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Despite Nigeria’s anti-corruption campaign, the country has dropped from 144 in 2018 to 146 in 2019 on the annual corruption perception index published by Transparency International.

The report revealed that Nigeria ranks 146 out of the 180 countries considered, behind Botswana (34), Rwanda (51) and Mauritius (56) among other African nations.

In 2017, Nigeria ranked 148, while it dropped to 144 in 2018. Nigeria’s current position means the most populous black nation is two steps lower to 146 in 2019.

Least Corrupt Countries

According to Transparency International, the 2019 Corruption Perceptions Index (CPI) shows corruption is more pervasive in countries where big money can flow freely into electoral campaigns and where governments listen only to the voices of wealthy or well-connected individuals.

The index ranked 180 countries and territories by their perceived levels of public sector corruption, according to experts and business people. It uses a scale of zero to 100, where zero is highly corrupt and 100 is very clean.

According to the report, more than two-thirds of countries score below 50, with an average score of just 43. Similar to previous years, the data shows that despite some progress, a majority of countries are still failing to tackle public sector corruption effectively.

The top countries (least corrupt) are New Zealand and Denmark, with scores of 87 each, followed by Finland (86), Singapore (85), Sweden (85) and Switzerland (85).

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Most Corrupt Countries

Meanwhile, the bottom countries (most corrupt) are Somalia, South Sudan and Syria with scores of 9, 12 and 13, respectively. These countries are closely followed by Yemen (15), Venezuela (16), Sudan (16), Equatorial Guinea (16) and Afghanistan (16).

In the last eight years, only 22 countries significantly improved their CPI scores, including Greece, Guyana and Estonia. In the same period, 21 countries significantly decreased their scores, including Canada, Australia, and Nicaragua.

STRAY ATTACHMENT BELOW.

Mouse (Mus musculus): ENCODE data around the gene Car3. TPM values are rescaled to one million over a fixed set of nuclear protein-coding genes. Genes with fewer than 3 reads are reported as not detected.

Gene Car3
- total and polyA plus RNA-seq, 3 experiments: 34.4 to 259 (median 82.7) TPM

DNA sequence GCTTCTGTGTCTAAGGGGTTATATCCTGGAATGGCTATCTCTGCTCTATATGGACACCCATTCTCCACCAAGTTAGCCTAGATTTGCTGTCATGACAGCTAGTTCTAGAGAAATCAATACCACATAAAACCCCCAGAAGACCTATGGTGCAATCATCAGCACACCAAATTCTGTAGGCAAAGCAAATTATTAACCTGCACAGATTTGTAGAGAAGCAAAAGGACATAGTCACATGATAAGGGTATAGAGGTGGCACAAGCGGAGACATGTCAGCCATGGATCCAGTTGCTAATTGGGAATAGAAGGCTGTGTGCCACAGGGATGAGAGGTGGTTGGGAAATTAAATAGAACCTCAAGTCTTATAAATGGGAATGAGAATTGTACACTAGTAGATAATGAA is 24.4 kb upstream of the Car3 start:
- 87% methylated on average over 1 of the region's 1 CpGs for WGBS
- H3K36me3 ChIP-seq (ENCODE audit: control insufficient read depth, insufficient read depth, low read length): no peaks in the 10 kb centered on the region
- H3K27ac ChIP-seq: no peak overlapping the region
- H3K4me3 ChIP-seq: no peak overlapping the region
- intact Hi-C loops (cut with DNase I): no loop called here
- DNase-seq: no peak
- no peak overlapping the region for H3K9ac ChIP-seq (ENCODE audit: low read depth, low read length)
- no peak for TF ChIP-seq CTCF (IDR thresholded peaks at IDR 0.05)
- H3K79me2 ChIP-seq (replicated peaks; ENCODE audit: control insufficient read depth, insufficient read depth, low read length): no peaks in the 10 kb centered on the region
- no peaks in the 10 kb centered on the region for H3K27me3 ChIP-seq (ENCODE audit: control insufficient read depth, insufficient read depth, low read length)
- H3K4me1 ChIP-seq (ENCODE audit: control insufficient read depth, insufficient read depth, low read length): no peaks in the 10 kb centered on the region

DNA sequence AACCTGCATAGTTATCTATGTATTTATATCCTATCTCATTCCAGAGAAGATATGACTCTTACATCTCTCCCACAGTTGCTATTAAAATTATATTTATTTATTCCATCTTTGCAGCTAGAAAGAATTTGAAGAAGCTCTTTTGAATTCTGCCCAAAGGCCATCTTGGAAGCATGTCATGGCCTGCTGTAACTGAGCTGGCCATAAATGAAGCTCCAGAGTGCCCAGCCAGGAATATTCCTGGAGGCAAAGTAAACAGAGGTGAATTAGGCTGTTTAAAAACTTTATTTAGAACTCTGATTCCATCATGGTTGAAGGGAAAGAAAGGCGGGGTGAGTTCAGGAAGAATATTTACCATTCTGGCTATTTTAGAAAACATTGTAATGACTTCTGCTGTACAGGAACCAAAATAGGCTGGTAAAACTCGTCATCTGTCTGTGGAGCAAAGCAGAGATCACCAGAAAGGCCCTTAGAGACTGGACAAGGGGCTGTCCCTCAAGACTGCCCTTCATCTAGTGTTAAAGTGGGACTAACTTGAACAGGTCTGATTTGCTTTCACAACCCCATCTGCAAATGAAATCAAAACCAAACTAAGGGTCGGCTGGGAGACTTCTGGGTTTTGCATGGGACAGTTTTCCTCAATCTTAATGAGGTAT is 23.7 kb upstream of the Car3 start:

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On the other hand, the Sub-Saharan Africa’s country ranks the lowest-scoring region on the CPI, with an average of 32. The performance of Sub-Saharan Africa paints a bleak picture of inaction against corruption.

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Ending Corruption

In its recommendation, Transparency International stated that to end corruption and restore trust in politics, it is imperative to prevent opportunities for political corruption and to foster the integrity of political systems.

As stated in the report, to end corruption, countries must manage conflicts of interest, control political financing, strengthen electoral integrity, regulate lobbying activities, tackle preferential treatment, empower citizens and reinforce checks and balances.

Basically, it was disclosed that governments should reduce the risk of undue influence in policy-making by tightening controls over the financial and other interests of government officials. Governments should also address “revolving doors”, establish cooling-off periods for former officials and ensure rules are properly enforced and sanctioned.